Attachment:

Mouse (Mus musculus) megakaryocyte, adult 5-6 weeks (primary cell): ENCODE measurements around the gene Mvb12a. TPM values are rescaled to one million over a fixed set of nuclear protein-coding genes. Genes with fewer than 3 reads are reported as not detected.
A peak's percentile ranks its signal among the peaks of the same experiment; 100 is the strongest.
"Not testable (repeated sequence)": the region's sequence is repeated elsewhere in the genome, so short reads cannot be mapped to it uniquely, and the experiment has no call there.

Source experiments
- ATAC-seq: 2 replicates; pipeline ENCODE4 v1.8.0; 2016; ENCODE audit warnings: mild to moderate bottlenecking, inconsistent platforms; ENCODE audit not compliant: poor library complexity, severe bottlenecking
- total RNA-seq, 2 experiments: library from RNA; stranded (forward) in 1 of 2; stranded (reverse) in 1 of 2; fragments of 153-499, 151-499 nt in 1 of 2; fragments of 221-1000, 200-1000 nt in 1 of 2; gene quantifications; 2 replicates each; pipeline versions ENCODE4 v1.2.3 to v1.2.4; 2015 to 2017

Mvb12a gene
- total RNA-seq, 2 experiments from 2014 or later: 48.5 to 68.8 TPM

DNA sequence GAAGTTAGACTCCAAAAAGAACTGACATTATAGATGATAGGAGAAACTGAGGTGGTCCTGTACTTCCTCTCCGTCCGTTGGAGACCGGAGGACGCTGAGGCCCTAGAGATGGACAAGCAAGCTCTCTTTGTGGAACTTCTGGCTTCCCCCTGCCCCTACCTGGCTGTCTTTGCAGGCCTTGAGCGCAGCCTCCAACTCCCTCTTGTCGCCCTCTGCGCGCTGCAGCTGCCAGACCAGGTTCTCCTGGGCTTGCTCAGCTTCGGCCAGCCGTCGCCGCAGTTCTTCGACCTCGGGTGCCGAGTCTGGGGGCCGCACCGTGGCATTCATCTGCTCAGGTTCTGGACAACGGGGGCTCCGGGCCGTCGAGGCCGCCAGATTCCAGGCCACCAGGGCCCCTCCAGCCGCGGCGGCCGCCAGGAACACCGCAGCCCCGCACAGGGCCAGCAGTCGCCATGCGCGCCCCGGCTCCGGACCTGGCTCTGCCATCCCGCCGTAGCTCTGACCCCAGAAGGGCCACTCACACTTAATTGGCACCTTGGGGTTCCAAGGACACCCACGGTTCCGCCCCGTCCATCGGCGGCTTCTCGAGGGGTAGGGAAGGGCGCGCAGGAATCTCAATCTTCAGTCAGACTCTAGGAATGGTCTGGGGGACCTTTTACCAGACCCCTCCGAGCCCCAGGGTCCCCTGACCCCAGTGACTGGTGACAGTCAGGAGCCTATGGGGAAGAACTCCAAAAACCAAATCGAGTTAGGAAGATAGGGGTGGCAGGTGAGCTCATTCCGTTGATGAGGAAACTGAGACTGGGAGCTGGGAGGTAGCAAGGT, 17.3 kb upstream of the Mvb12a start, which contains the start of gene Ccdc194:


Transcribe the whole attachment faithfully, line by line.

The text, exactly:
Mouse (Mus musculus) megakaryocyte, adult 5-6 weeks (primary cell): ENCODE measurements around the gene Mvb12a. TPM values are rescaled to one million over a fixed set of nuclear protein-coding genes. Genes with fewer than 3 reads are reported as not detected.
A peak's percentile ranks its signal among the peaks of the same experiment; 100 is the strongest.
"Not testable (repeated sequence)": the region's sequence is repeated elsewhere in the genome, so short reads cannot be mapped to it uniquely, and the experiment has no call there.

Source experiments
- ATAC-seq: 2 replicates; pipeline ENCODE4 v1.8.0; 2016; ENCODE audit warnings: mild to moderate bottlenecking, inconsistent platforms; ENCODE audit not compliant: poor library complexity, severe bottlenecking
- total RNA-seq, 2 experiments: library from RNA; stranded (forward) in 1 of 2; stranded (reverse) in 1 of 2; fragments of 153-499, 151-499 nt in 1 of 2; fragments of 221-1000, 200-1000 nt in 1 of 2; gene quantifications; 2 replicates each; pipeline versions ENCODE4 v1.2.3 to v1.2.4; 2015 to 2017

Mvb12a gene
- total RNA-seq, 2 experiments from 2014 or later: 48.5 to 68.8 TPM

DNA sequence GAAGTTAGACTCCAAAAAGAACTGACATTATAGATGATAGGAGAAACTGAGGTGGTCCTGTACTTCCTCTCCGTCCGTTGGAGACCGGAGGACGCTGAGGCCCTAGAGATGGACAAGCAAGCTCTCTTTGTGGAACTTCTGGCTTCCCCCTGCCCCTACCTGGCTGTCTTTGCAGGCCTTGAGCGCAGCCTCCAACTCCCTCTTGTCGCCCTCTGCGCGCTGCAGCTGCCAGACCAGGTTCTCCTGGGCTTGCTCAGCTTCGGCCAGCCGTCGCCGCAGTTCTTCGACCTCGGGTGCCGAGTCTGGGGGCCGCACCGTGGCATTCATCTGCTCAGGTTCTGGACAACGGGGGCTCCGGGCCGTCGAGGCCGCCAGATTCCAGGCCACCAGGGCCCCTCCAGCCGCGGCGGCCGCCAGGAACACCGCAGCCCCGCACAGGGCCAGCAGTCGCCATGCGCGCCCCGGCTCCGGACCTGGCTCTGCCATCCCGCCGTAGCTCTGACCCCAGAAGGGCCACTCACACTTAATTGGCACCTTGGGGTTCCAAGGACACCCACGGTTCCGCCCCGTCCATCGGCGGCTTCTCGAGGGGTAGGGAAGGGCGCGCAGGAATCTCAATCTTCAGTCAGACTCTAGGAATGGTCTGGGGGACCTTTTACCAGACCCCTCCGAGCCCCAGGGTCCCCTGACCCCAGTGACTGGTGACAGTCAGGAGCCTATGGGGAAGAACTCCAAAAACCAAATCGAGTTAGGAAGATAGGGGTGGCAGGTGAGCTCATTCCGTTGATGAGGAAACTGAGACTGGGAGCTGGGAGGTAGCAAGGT, 17.3 kb upstream of the Mvb12a start, which contains the start of gene Ccdc194: